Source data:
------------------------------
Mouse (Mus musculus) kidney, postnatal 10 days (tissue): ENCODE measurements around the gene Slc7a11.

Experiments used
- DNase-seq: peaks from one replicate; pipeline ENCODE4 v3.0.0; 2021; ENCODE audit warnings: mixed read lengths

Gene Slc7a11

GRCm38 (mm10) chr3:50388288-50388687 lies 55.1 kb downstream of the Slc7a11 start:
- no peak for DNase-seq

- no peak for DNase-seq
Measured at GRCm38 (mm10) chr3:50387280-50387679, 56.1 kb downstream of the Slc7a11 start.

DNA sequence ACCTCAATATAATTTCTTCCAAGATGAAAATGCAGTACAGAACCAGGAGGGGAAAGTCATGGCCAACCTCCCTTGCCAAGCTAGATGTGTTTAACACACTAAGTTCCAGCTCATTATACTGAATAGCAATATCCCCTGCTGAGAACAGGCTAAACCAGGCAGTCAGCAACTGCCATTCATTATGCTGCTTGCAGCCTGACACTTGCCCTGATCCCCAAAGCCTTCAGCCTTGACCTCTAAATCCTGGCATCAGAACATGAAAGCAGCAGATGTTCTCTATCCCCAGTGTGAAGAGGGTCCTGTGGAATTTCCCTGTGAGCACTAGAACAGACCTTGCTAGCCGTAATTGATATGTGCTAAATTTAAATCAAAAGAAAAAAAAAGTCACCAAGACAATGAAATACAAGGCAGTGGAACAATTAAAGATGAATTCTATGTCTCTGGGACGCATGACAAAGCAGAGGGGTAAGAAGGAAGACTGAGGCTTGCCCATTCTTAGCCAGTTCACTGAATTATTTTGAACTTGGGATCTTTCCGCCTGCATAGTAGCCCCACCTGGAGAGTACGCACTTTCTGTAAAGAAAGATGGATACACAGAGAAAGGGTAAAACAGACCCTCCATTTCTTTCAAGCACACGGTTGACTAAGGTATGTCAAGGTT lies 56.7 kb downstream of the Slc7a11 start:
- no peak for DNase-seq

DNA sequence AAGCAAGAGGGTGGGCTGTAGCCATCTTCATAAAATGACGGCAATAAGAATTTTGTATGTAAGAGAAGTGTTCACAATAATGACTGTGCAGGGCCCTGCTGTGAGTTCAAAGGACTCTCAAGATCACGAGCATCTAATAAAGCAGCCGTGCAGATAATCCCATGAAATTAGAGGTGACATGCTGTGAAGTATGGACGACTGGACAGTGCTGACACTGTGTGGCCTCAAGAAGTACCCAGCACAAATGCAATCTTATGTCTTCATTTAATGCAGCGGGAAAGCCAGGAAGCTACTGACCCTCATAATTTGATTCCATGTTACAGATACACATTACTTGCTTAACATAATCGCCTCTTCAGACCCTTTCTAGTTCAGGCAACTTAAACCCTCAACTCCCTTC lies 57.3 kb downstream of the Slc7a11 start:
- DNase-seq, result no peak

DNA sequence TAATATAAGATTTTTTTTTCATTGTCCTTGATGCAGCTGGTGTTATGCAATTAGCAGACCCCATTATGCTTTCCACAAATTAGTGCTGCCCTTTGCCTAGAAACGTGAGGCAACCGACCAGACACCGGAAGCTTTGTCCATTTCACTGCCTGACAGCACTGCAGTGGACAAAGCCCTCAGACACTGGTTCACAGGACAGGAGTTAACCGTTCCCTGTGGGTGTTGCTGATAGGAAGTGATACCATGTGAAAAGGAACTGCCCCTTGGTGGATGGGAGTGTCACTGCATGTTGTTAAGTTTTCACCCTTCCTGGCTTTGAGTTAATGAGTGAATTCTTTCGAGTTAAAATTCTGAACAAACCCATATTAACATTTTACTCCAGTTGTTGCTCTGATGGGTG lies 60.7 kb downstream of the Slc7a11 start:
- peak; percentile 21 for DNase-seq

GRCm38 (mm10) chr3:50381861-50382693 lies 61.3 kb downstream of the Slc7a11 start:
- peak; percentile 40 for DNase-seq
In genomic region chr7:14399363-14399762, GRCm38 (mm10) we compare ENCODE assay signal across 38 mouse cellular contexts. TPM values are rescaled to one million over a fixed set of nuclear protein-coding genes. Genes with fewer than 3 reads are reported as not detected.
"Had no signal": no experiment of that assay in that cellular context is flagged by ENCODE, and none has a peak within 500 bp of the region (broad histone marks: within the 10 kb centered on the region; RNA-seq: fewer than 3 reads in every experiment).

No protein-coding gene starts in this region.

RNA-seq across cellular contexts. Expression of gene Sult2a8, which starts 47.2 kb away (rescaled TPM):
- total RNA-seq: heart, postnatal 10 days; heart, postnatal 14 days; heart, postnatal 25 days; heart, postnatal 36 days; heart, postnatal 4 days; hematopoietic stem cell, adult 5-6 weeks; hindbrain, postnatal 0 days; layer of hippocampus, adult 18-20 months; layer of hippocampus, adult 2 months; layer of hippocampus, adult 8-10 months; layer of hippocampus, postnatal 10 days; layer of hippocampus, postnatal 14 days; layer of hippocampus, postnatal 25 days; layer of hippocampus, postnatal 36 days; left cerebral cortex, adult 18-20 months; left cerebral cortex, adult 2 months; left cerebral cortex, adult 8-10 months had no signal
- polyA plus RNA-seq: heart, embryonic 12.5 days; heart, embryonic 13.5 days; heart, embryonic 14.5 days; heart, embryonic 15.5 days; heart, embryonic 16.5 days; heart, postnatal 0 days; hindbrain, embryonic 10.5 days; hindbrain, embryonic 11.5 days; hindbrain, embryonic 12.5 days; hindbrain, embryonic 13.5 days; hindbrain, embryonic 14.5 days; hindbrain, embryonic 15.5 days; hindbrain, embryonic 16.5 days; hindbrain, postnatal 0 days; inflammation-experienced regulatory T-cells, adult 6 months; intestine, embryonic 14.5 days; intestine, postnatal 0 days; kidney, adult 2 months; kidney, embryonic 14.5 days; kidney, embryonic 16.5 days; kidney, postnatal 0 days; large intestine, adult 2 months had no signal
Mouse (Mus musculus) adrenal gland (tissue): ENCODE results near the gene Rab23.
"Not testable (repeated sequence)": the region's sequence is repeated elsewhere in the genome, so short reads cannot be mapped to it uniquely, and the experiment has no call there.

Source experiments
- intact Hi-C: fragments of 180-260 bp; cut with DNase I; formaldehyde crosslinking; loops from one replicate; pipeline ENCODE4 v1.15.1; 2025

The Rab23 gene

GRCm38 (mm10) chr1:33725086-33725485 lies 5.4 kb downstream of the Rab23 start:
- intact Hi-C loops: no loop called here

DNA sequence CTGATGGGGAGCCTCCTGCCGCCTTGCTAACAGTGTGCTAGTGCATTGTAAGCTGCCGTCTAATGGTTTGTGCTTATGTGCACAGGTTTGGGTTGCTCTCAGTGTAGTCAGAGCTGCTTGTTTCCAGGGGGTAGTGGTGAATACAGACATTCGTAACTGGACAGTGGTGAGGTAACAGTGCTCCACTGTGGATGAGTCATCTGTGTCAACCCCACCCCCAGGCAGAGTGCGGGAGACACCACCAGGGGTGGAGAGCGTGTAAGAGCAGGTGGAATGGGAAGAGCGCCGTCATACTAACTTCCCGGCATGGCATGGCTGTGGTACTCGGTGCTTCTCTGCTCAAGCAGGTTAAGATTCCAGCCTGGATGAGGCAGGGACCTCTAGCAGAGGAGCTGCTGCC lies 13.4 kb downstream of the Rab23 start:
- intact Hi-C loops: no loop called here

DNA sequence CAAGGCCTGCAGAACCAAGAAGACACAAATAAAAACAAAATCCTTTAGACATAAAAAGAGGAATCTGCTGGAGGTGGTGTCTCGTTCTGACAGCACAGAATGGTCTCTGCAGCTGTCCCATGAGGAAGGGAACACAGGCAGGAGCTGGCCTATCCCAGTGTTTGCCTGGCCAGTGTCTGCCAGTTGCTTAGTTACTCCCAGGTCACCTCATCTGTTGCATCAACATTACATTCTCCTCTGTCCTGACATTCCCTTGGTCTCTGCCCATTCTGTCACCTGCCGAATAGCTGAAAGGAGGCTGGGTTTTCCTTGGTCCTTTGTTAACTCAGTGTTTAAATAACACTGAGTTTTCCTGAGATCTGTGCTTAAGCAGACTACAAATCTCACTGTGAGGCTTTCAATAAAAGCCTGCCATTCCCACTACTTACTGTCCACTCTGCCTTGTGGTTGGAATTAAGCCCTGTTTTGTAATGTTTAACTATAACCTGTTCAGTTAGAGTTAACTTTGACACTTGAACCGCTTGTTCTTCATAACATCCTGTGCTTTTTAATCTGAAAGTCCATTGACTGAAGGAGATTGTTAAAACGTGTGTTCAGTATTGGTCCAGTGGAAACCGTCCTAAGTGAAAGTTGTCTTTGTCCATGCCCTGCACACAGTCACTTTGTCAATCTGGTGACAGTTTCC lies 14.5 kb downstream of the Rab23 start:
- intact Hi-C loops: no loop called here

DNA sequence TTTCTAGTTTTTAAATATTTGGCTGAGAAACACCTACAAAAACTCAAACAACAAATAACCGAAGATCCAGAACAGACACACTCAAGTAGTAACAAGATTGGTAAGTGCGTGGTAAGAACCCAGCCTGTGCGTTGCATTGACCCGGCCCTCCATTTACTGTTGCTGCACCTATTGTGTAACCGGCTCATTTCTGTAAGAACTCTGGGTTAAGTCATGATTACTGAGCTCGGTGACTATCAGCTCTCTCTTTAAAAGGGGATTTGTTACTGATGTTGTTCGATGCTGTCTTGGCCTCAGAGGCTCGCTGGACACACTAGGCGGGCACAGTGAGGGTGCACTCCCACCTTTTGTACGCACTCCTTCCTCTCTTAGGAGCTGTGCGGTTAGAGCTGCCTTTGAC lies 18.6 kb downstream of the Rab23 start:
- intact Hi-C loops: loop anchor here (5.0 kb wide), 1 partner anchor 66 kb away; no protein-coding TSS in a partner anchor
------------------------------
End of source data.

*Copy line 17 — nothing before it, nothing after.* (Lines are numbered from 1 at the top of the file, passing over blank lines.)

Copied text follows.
In genomic region chr7:14399363-14399762, GRCm38 (mm10) we compare ENCODE assay signal across 38 mouse cellular contexts. TPM values are rescaled to one million over a fixed set of nuclear protein-coding genes. Genes with fewer than 3 reads are reported as not detected.